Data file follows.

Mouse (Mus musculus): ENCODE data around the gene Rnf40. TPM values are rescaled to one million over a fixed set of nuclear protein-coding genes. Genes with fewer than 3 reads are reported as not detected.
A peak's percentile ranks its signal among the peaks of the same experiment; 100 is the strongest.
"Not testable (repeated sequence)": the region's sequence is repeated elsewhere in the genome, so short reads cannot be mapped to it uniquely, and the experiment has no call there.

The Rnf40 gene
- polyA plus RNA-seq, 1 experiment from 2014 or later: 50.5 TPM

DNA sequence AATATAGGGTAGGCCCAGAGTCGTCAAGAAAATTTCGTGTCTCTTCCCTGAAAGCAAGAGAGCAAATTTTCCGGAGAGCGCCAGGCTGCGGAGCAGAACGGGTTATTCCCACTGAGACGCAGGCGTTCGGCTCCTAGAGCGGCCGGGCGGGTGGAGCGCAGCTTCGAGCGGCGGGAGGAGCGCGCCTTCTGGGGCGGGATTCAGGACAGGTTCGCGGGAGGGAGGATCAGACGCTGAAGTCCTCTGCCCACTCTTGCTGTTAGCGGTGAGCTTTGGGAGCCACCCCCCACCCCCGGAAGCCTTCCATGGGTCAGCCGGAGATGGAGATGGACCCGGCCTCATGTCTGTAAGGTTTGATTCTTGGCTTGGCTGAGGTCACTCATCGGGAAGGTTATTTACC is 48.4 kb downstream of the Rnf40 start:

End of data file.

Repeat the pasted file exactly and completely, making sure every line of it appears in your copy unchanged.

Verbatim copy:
Mouse (Mus musculus): ENCODE data around the gene Rnf40. TPM values are rescaled to one million over a fixed set of nuclear protein-coding genes. Genes with fewer than 3 reads are reported as not detected.
A peak's percentile ranks its signal among the peaks of the same experiment; 100 is the strongest.
"Not testable (repeated sequence)": the region's sequence is repeated elsewhere in the genome, so short reads cannot be mapped to it uniquely, and the experiment has no call there.

The Rnf40 gene
- polyA plus RNA-seq, 1 experiment from 2014 or later: 50.5 TPM

DNA sequence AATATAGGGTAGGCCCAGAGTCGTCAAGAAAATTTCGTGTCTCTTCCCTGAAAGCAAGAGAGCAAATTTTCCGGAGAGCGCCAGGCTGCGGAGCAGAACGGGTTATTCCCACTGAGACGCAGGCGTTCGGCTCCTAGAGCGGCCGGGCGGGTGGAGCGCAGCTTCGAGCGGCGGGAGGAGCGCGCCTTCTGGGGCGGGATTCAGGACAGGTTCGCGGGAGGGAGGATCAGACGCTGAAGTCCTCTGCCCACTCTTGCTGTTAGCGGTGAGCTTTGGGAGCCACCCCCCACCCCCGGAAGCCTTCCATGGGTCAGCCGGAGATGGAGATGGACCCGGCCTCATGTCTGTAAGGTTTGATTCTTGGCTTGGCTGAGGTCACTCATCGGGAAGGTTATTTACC is 48.4 kb downstream of the Rnf40 start: